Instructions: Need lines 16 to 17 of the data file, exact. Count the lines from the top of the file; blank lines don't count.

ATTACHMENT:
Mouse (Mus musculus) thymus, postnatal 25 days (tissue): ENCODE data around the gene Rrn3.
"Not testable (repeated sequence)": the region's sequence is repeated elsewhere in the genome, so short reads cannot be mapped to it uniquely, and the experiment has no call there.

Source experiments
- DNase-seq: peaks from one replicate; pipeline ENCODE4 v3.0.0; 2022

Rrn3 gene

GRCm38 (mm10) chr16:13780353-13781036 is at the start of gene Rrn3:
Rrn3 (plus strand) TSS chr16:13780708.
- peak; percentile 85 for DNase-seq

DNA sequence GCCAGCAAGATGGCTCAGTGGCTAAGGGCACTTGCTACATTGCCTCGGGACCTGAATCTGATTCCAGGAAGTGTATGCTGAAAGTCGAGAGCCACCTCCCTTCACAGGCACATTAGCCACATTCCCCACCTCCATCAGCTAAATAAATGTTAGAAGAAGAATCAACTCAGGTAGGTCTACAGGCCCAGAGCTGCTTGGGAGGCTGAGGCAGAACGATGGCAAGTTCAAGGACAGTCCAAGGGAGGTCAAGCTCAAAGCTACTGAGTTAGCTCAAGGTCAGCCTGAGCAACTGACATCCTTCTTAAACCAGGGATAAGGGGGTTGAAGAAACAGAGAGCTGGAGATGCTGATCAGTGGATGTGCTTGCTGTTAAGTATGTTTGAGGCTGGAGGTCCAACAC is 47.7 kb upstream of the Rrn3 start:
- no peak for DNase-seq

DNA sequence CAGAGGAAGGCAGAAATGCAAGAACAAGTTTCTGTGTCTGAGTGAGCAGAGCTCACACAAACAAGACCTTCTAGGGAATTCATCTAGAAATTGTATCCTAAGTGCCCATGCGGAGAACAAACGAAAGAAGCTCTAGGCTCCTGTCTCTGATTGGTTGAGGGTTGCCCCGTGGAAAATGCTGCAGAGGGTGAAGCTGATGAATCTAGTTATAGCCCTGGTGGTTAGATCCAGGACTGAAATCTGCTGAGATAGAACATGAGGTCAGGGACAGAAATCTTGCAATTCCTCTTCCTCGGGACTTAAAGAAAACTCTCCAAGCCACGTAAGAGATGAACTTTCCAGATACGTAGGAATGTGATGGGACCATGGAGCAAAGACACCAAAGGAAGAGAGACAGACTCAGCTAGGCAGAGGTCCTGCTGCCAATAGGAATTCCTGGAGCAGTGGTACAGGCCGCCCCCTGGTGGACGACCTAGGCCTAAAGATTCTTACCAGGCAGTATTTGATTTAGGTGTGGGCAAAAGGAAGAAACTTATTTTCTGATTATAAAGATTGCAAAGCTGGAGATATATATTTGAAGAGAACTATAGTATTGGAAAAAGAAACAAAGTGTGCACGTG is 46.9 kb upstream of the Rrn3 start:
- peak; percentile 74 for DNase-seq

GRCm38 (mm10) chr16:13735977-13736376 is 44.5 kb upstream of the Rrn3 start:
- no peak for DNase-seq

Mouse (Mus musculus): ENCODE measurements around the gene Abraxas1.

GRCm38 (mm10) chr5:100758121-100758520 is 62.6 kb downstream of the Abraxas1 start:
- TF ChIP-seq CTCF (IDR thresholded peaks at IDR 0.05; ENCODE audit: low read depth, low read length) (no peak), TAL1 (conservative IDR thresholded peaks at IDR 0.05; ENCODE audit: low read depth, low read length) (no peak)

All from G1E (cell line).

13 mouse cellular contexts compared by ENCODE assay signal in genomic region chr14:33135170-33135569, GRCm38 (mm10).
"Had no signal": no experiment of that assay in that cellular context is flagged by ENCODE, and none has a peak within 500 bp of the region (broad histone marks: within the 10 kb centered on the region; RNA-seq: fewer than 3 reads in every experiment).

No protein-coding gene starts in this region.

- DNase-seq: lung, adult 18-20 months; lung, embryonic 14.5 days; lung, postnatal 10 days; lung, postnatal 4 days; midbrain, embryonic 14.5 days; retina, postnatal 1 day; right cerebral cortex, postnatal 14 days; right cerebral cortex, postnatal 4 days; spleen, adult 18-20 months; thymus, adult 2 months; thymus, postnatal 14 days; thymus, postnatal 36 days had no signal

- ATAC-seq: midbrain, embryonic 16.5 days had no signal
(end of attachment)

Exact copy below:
GRCm38 (mm10) chr5:100758121-100758520 is 62.6 kb downstream of the Abraxas1 start:
- TF ChIP-seq CTCF (IDR thresholded peaks at IDR 0.05; ENCODE audit: low read depth, low read length) (no peak), TAL1 (conservative IDR thresholded peaks at IDR 0.05; ENCODE audit: low read depth, low read length) (no peak)